“I need to leave a few hours early to attend a doctor’s appointment. I’ve been waiting to hear about availability and the doctor just had a cancellation open up. If I don’t go now, I’m not sure when I will get an appointment, and this is an important appointment for me.”
You don’t need to name a specific, personal illness or any more than that. Most employers should accept this reason.
But depending on your employer, you may be asked for a doctor’s note the next day.
That’s the one risk or downside here.
So, think about whether your boss is likely to request a doctor’s note before you use this excuse!
You can also use a last-minute dental appointment or emergency to leave work early.
Any time during your regular work hours, you can say the following:
“I need to leave work early today. I’m experiencing sudden tooth pain as of this morning and just received a message that my dentist can fit me in for an appointment today.”
I used this excuse once while working as a recruiter. It was true in my case. I woke up, noticed that one of my teeth felt strange, and called my dentist that morning to request an appointment.
Just before lunch, my dentist got back to me with an appointment, and I immediately told my boss.
He said, “No problem. Why don’t you just come back tomorrow and I’ll see you then. I hope the appointment goes well.”
This was for a 2:00 pm appointment. That’s a great hour to leave work early and not be asked to return, depending on where your appointment is, and what your company’s regular business hours are.
If you have children, then their illness is another great excuse that you can use once or twice per year for leaving work early.
If your child falls ill and needs to be picked up from school, or needs immediate attention at home, most employers will let you go home to care for your child.
You shouldn’t need to provide much more detail than that!
Most companies will find this to be an acceptable excuse to leave work on short notice.
If you want to give a very general excuse, you can say that you need to attend to a family emergency or home emergency and leave it at that.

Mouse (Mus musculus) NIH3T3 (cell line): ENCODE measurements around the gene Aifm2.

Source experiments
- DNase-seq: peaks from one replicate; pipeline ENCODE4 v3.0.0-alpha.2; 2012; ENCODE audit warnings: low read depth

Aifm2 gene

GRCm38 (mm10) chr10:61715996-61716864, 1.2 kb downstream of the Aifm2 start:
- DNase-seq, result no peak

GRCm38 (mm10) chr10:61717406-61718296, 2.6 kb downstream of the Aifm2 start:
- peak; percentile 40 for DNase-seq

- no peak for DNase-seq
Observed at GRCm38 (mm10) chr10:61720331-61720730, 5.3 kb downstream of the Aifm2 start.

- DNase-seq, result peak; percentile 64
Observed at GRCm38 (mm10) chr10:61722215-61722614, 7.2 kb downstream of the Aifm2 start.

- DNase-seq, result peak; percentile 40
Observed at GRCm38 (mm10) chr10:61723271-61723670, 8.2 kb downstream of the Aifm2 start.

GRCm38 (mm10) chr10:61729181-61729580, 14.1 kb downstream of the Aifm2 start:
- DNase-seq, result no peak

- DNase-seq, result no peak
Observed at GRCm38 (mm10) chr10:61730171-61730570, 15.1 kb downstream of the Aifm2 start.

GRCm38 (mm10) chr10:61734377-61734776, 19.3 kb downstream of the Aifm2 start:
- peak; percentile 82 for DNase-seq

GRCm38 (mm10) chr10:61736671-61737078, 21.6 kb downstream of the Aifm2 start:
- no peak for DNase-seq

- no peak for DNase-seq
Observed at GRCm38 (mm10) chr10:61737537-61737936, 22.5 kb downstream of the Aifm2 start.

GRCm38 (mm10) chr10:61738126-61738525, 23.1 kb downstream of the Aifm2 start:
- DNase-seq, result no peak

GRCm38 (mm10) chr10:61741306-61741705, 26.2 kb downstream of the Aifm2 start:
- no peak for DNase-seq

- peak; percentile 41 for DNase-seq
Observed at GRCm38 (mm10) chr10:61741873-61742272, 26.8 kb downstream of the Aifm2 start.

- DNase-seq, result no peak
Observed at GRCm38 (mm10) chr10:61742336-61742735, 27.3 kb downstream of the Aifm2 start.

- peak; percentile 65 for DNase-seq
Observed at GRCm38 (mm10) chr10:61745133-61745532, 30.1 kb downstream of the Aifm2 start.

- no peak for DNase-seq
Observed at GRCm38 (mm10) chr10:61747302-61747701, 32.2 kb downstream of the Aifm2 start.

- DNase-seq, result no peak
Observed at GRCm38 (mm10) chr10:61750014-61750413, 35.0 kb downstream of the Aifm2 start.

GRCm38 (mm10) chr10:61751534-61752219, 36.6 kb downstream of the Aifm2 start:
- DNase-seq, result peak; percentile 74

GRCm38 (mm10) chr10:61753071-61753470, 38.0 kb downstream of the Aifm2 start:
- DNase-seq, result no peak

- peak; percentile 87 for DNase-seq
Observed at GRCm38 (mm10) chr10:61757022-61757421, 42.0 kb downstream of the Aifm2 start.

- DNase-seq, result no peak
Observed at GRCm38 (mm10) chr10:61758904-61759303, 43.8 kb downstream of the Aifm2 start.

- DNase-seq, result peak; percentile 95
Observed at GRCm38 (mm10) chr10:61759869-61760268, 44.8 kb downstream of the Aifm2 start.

As long as you don’t have a track record of poor attendance or requesting “too much” time off, most bosses will accept this once per year with little question.
Next, you can say that you’ve been notified that you need to be home for an important delivery or repair. You can say that you cannot miss it, and the worker has informed you that someone must be home at the time they arrive.
You may face follow-up questions with this excuse, though, so be prepared.
For example, your supervisor may ask, “What are you having delivered? Sounds interesting.”
Still, any reasonable boss should let you head home if you say that your presence is required.
If you commute to work by car, you can ask your employer to let you leave a few hours early to get your car fixed.
This is a good way to get the afternoon off with few questions from your employer, if any.
You can say that you’ve been concerned about your car recently. You could tell your boss that the mechanic had some availability open up at the last minute, and if you don’t go to this appointment, you could end up missing more work due to ongoing car trouble.
Most bosses should see this as a valid reason to let you leave early.
The above are all good excuses to leave work early, but if you have some other reason, consider telling the truth (unless you’re attending job interviews; in this case, I do NOT recommend telling your boss).